As a social worker, Sutton Price is accustomed to difficult people—like Alex, who’s been assigned to help her create a drug-abuse awareness program for at-risk youth as part of the team’s effort to clean up his image. What she doesn’t expect is the arrogant smirk from his perfect lips to stir her most heated fantasies. But Sutton isn’t one to cross professional boundaries—and besides, Alex doesn’t do relationships . . . or does he? The more she sees behind Alex’s bad-boy façade, the more Sutton craves the man she uncovers.
Hockey star Alexander Crossman has a reputation as a cold-hearted player on and off the rink. Pushed into the sport by an alcoholic father, Alex isn’t afraid to give fans the proverbial middle finger, relishing his role as the MVP they love to hate. Management, however, isn’t so amused. Now Alex has a choice: fix his public image through community service or ride the bench. But Alex refuses to be molded into the Carolina Cold Fury poster boy . . . not even by a tempting redhead with killer curves.
4 out of 5 stars
I saw this and thought “a book about a hot hockey player”. I’m all in. Alex is about way more than hockey. Alex is an NHL player who hates the game he plays. Alex spent his childhood being abused by his alcoholic father, forced to play a game by a man he hates. His demeanor on and off the ice gets him in trouble, and he is forced by the team to assist with a drug outreach program aimed at kids.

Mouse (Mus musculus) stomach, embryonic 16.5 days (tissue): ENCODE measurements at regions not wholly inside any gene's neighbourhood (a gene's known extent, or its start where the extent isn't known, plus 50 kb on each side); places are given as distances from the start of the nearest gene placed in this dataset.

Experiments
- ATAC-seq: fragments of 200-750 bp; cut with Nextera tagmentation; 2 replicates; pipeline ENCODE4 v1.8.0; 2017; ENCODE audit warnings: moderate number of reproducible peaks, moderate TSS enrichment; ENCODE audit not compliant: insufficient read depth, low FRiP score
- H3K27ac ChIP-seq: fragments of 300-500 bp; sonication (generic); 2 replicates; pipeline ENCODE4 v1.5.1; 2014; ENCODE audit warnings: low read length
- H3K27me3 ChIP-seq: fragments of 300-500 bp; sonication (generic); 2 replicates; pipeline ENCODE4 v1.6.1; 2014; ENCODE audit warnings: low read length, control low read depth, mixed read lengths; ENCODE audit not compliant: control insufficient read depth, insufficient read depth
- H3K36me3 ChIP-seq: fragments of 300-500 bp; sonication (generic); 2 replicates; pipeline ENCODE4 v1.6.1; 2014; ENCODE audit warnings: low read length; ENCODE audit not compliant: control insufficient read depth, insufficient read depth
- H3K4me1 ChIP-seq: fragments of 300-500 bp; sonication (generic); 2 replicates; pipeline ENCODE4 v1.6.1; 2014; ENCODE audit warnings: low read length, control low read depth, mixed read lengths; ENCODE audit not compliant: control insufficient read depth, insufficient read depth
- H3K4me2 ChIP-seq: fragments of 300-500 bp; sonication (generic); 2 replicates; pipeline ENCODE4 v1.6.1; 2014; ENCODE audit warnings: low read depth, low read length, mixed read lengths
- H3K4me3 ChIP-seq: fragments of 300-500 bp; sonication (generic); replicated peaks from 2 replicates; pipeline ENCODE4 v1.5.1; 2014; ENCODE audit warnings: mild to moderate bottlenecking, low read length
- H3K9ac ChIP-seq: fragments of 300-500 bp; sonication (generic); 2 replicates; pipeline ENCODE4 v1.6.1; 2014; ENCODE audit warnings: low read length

Alex shows up late to his first appointment with Sutton Price, social worker, and Alex was expecting a man. He was shocked to find a beautiful red head who was the most caring person in the world. Their first meeting does not go well, but eventually, Alex starts to soften. Sutton, too, has suffered abuse, having spent the first 9 years of her life with a drug addicted, abusive father. Sutton, however, has been able to overcome the trauma of her abuse – Alex has not.
There are some great supporting players in this book, most notably, Sutton’s younger brother Glenn, who idolizes Sutton. Sutton’s parents were great too, as was her co-worker Minnie, and Alex’s teammate Garrett (who the next book is about).
This book moved at a nice pace, was told in the first person and alternating POV’s, and dealt with abuse in a real way. The characters were endearing and likable. Overall, a very good read, and I will read the next book for sure!